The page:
Switzerland is full of pretty villages in idyllic settings; here are five of the best.Read more...
Switzerland - Eating and sleeping
Cheese lovers should head to Maison du Gruyère dairy and restaurant, opposite the station in Gruyères © Roman Babakin, Shutterstock
The perception of Swiss cuisine as being all about chocolate and cheese, fondue and rösti is as old hat as suggesting that fish and chips exemplify British cuisine. Fondue and rösti still feature as national dishes, but food and wine in Switzerland have undergone a revolution in the past three decades. As with so many aspects of Switzerland, there has been an emphasis on quality, helped by consumer demand for produce that is organic – or bio as it’s usually termed. Switzerland was the second country, after Italy, to establish a Slow Food movement, strongly supported by the Coop from the early 1990s, which prompted the other major food retailer, Migros, to follow suit in stocking more organic, regional and local products.
Growing interest in what we eat has helped to raise consumer expectations when they visit a restaurant, driving higher standards of ingredients and cooking. This has complemented one of Switzerland’s strongest culinary attractions: its three national cuisines drawn from France, Germany and Italy. Within the first two, comprising a number of cantons, there are also numerous regional and local specialities. As a consequence, Switzerland has a culinary richness matched by few other countries. Its range is extreme: from simple hearty peasant dishes such as the unfortunately named cholera (vegetable pie) and Kartoffel-Käsekuchen (potato and cheese pie) to the most refined cooking worthy of three Michelin stars or 19 GaultMillau points.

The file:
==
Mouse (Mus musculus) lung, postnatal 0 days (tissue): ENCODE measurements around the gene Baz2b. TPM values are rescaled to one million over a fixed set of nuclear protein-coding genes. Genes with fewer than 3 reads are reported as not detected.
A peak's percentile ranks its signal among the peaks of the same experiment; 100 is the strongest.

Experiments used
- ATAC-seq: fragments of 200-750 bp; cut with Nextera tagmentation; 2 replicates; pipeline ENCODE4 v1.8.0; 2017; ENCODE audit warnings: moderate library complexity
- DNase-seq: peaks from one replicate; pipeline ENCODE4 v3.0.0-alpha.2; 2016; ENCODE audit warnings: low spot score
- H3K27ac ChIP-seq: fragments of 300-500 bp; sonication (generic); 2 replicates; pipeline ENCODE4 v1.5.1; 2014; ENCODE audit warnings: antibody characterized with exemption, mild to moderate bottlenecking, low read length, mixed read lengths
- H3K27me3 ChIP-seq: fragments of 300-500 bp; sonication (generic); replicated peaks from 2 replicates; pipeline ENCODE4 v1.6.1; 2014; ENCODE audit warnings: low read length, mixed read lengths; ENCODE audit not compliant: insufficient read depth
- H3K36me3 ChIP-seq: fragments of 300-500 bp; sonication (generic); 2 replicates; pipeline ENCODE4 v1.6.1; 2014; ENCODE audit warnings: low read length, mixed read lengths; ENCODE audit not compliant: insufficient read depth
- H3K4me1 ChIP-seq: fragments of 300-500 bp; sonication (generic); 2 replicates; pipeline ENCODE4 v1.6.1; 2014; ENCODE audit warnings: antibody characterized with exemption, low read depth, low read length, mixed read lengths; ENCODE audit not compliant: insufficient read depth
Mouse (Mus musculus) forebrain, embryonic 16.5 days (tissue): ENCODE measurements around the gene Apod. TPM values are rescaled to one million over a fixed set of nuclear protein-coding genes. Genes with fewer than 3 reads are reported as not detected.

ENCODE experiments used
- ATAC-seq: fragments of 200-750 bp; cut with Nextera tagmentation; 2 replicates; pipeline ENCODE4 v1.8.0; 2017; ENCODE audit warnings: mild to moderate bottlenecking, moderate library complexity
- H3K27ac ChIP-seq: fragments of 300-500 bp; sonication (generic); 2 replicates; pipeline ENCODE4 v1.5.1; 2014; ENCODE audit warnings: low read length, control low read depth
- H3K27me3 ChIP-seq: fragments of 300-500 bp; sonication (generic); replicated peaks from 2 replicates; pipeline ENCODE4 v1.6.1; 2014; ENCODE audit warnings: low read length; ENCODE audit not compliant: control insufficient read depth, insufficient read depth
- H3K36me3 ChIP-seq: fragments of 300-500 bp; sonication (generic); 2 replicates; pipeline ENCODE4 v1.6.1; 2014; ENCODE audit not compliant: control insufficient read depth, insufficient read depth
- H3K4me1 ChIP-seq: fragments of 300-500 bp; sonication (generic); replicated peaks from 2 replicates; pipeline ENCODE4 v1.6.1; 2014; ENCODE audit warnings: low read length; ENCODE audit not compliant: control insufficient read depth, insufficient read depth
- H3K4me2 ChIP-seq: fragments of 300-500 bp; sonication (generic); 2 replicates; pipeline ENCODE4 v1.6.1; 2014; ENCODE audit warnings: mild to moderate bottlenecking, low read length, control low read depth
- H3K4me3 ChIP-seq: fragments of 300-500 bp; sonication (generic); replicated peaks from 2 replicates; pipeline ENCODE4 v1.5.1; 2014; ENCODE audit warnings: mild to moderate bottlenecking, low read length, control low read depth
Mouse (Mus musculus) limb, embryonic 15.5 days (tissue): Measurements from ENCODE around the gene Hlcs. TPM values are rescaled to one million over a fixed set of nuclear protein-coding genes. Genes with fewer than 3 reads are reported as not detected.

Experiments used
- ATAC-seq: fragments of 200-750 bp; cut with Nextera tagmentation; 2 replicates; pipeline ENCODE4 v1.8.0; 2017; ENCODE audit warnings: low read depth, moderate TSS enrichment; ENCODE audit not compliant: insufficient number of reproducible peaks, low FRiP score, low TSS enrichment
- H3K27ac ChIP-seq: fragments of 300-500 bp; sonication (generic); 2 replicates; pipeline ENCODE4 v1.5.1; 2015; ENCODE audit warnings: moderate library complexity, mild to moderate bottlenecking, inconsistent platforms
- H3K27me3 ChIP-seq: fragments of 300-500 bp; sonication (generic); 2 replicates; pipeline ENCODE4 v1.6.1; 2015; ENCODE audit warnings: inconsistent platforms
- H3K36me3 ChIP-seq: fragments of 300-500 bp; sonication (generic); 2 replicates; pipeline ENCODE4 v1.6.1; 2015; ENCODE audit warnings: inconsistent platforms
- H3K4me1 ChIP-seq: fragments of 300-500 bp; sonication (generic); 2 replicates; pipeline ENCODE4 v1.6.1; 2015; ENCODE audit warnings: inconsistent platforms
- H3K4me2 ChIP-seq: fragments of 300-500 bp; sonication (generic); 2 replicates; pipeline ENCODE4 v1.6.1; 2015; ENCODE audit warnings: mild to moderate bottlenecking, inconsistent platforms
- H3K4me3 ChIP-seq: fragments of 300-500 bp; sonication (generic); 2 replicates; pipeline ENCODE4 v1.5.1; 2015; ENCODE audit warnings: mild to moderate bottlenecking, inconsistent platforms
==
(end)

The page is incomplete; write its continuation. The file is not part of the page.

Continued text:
In common with nearly all Western countries, the Swiss beer scene has been revolutionised by the establishment of micro-breweries to challenge the four main big breweries of Calanda (Chur), Eichhof (Luzern), Feldschlösschen (Rheinfelden) and Rugenbräu (Interlaken). In fact, Switzerland has the highest concentration of breweries per capita in the world, though over 80 per cent of beer consumed in the country is still German lager style, and it is a challenge for craft breweries to broaden consumers’ tastes.
Wine production, too, has undergone a transformation. Until recently many Swiss wines were a disappointment, not helped by Swiss wine merchants being allowed to mix imported and Swiss wines, a practice banned in 2006. Today the quality has improved so much that there is no need to order imported wine, but most visitors’ knowledge of Swiss wines is minimal since the Swiss drink it all: less than 2% is exported and most of that goes to Germany, so it takes time, or a sommelier’s advice, to develop personal choices.
Swiss hotels reflect the high standards which characterise most aspects of Swiss public services. Whether a five-star hotel or a simple country inn, standards seldom disappoint. Swiss hotels are given the customary ranking of up to five stars, but a small number of hotels are deemed to have ‘unique’ qualities that make conventional star ranking inappropriate. Equally, inns or small hotels without even a single star should not be considered in any way substandard; they will have fewer facilities and simpler furnishings, but may well have a homely quality that will appeal to anyone whose holiday won’t be ruined by the absence of a trouser press.
For those in search of character and atmosphere, the number of large, grand hotels put up for the huge influx of Victorian visitors has diminished steadily since World War I; hotels like the Schreiber on Mount Rigi, the Axenfels in Morschach and the Bristol in Lugano have succumbed to a sea-change in tourist requirements. Nonetheless there are still some magnificent hotels redolent of the days when the Gotthard Express was steam-hauled and guests often stayed for months.